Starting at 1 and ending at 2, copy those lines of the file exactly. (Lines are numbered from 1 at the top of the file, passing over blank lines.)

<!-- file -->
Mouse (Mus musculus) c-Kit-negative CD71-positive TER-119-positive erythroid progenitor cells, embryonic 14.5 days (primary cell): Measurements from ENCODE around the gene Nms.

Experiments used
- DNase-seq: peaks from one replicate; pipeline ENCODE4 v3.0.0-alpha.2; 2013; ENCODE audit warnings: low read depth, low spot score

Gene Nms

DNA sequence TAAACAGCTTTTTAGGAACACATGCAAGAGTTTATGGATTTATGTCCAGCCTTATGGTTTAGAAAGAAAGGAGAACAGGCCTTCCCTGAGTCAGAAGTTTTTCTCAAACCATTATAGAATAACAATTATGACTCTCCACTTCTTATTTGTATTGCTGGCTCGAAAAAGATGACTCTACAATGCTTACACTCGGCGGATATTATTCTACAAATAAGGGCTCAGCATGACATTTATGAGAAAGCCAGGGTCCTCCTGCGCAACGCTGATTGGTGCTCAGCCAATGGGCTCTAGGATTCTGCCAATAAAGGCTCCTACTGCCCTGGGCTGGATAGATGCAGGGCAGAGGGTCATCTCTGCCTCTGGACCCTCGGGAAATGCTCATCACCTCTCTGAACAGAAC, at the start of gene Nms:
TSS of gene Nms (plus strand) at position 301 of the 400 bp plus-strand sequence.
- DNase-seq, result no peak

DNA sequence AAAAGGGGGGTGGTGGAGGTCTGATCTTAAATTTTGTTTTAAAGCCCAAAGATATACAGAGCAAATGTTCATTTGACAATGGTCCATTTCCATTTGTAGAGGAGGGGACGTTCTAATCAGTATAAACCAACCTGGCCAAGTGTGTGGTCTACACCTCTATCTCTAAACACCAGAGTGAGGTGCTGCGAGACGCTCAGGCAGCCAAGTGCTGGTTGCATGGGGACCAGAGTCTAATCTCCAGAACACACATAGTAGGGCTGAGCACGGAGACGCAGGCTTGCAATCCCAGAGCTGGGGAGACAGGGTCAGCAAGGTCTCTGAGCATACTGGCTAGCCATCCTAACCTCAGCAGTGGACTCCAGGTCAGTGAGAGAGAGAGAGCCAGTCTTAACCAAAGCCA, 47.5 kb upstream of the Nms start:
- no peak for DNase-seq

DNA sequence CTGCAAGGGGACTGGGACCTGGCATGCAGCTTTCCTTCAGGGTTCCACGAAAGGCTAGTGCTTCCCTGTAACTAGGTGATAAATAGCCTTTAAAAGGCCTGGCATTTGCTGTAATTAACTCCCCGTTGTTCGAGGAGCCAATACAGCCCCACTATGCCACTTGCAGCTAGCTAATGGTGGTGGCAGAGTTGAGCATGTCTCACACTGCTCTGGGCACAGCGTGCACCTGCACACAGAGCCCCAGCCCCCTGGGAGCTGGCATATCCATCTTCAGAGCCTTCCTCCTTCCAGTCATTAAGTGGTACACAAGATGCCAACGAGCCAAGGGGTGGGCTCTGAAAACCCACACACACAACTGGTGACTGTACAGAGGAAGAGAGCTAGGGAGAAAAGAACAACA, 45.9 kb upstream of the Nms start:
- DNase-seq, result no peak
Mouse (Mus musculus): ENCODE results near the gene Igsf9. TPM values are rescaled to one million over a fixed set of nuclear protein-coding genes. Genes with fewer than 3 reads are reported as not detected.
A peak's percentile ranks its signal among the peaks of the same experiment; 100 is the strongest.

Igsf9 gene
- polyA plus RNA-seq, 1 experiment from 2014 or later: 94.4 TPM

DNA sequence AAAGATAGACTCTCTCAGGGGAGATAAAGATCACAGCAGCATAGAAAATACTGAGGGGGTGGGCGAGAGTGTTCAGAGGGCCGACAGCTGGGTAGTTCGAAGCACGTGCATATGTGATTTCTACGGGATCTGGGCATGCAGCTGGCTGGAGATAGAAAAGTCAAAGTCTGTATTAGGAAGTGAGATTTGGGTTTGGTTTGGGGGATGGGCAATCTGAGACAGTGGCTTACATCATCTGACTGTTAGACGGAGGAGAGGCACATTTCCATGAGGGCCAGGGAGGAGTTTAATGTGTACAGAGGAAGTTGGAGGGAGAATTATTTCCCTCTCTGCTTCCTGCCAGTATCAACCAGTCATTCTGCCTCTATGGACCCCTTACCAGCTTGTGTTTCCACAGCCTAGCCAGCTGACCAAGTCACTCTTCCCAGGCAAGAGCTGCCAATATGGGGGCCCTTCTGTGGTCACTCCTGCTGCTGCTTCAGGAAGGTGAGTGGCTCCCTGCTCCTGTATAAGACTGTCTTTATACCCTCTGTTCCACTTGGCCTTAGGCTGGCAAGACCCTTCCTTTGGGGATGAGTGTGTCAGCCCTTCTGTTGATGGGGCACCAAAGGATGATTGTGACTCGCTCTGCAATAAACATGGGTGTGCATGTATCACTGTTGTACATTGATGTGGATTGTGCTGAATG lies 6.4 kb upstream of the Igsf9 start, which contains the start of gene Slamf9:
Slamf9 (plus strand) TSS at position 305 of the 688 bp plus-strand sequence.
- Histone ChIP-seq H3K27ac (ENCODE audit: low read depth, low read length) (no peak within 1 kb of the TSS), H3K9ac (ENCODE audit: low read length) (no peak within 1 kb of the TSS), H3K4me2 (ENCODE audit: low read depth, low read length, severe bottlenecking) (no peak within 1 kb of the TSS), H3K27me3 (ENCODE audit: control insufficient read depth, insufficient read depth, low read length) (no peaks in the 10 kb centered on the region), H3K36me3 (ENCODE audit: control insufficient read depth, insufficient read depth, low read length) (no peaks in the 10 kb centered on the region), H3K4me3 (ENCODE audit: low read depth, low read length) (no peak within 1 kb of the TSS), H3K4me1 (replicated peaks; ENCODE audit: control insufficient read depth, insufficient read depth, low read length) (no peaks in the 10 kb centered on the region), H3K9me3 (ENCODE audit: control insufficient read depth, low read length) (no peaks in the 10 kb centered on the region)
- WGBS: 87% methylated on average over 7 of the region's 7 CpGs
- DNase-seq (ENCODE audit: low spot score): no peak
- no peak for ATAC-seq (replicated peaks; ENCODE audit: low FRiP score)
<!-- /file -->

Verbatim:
Mouse (Mus musculus) c-Kit-negative CD71-positive TER-119-positive erythroid progenitor cells, embryonic 14.5 days (primary cell): Measurements from ENCODE around the gene Nms.

Experiments used